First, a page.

Production quota & subsidies

Production quota & subsidies


Production Quota & Subsidies

There are two more ways for the government to intervene in products.

Production Quota: government sets a limit to the quantity of a good that may be produced in a specified time.

Subsidy: Payment made by the government, given to the producer.

Effects from Production Quotas

Looking at the graph, we can see that production quotas does the following things:
  1. Decrease the quantity (supply)
  2. Increase in price
  3. Decrease in marginal cost
  4. Underproduction
  5. Increases the incentive to cheat (produce more than the quota)
Effect from production quotas decrease supply increase price decrease marginal cost underproduction

Effects from Subsidies

When subsidies are given to producer, they would want to producer more. So, the supply curve shifts to the right.

Looking at the graph, we see that subsidies does the following things:
  1. Increases the supply (curve shifts to the right)
  2. Decrease the price
  3. Increase in quantity produced
  4. Increase in marginal cost
  5. Overproduction
Effect from subsidies increase supply decrease price increase marginal cost overproduction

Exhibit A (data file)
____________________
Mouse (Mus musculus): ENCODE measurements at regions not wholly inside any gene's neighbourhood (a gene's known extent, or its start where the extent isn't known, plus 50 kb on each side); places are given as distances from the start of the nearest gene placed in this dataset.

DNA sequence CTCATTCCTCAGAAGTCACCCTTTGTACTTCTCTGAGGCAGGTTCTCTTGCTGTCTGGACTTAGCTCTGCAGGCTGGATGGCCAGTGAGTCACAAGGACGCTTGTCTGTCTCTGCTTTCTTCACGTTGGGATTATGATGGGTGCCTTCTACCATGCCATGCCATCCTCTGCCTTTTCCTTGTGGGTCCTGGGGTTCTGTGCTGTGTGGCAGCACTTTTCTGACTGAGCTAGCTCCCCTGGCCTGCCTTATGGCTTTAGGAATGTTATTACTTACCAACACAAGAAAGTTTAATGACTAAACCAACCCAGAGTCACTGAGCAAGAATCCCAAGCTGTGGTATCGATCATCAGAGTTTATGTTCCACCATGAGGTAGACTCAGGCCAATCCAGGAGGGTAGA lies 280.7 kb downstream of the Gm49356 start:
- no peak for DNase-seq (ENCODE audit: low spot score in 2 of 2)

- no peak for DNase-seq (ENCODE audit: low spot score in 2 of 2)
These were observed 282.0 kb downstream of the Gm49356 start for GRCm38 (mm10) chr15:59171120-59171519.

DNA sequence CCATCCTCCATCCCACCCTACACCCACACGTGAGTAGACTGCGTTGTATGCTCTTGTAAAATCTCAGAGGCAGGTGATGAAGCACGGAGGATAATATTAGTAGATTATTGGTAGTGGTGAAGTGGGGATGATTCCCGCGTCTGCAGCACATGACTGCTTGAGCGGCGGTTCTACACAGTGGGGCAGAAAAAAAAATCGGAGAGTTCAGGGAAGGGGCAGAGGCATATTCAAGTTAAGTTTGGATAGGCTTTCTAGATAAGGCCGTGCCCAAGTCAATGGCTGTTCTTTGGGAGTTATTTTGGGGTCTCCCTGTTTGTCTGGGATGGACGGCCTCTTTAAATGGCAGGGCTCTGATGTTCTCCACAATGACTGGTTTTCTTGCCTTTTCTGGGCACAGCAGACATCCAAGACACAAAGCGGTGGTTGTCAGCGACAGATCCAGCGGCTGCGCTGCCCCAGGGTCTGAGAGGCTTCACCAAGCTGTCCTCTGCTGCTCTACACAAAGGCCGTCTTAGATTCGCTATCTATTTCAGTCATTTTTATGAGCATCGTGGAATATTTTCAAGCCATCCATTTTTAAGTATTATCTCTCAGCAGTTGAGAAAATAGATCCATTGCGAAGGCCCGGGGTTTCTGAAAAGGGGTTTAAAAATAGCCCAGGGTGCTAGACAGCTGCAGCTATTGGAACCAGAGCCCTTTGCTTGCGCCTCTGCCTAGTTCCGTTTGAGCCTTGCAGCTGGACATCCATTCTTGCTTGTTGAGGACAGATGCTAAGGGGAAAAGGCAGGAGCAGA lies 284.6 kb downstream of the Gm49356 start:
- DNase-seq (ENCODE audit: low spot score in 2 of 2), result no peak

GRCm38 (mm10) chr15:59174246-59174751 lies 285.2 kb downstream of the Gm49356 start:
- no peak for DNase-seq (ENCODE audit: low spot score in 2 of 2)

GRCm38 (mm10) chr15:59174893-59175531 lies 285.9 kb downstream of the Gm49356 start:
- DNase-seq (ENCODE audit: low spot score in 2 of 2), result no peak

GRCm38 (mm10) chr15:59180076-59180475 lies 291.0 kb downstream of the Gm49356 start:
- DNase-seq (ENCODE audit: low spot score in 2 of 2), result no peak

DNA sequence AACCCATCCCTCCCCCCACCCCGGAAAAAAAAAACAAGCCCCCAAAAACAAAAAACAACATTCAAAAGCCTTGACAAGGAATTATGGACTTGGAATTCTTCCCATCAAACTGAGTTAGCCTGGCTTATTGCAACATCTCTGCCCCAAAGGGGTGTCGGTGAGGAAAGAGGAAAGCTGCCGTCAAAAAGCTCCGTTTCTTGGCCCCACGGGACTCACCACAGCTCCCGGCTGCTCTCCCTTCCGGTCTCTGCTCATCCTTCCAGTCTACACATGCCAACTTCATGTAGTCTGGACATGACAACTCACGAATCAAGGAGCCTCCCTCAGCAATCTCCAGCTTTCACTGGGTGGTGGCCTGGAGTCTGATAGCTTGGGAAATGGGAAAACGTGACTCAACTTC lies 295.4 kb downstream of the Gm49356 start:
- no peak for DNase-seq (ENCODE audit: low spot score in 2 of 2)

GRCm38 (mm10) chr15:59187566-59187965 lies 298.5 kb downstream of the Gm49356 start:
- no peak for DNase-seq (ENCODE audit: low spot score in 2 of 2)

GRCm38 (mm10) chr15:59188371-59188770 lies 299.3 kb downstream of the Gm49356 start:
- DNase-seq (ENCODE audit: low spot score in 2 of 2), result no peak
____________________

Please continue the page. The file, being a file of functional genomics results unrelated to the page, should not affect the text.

Note: Producers are willing to produce more (even though it sells for less) because of the subsidy that the government gives.

Subsidies are not efficient because it gives deadweight loss.

Subsidies are not efficient because it gives deadweight loss
  • Introduction
    Production Quota & Subsidies Overview:
    Subsidies and Production Quotas
    • Two ways of government intervention
    • Definition of Production Quota
    • Definition of Subsidy

    Effects from Production Quotas
    • Decrease in Supply
    • Increase in price
    • Underproduction
    • Incentive to cheat and overproduce

    Effects from Subsidies
    • Increase in supply
    • Fall in price
    • Increase in quantity produced
    • Overproduction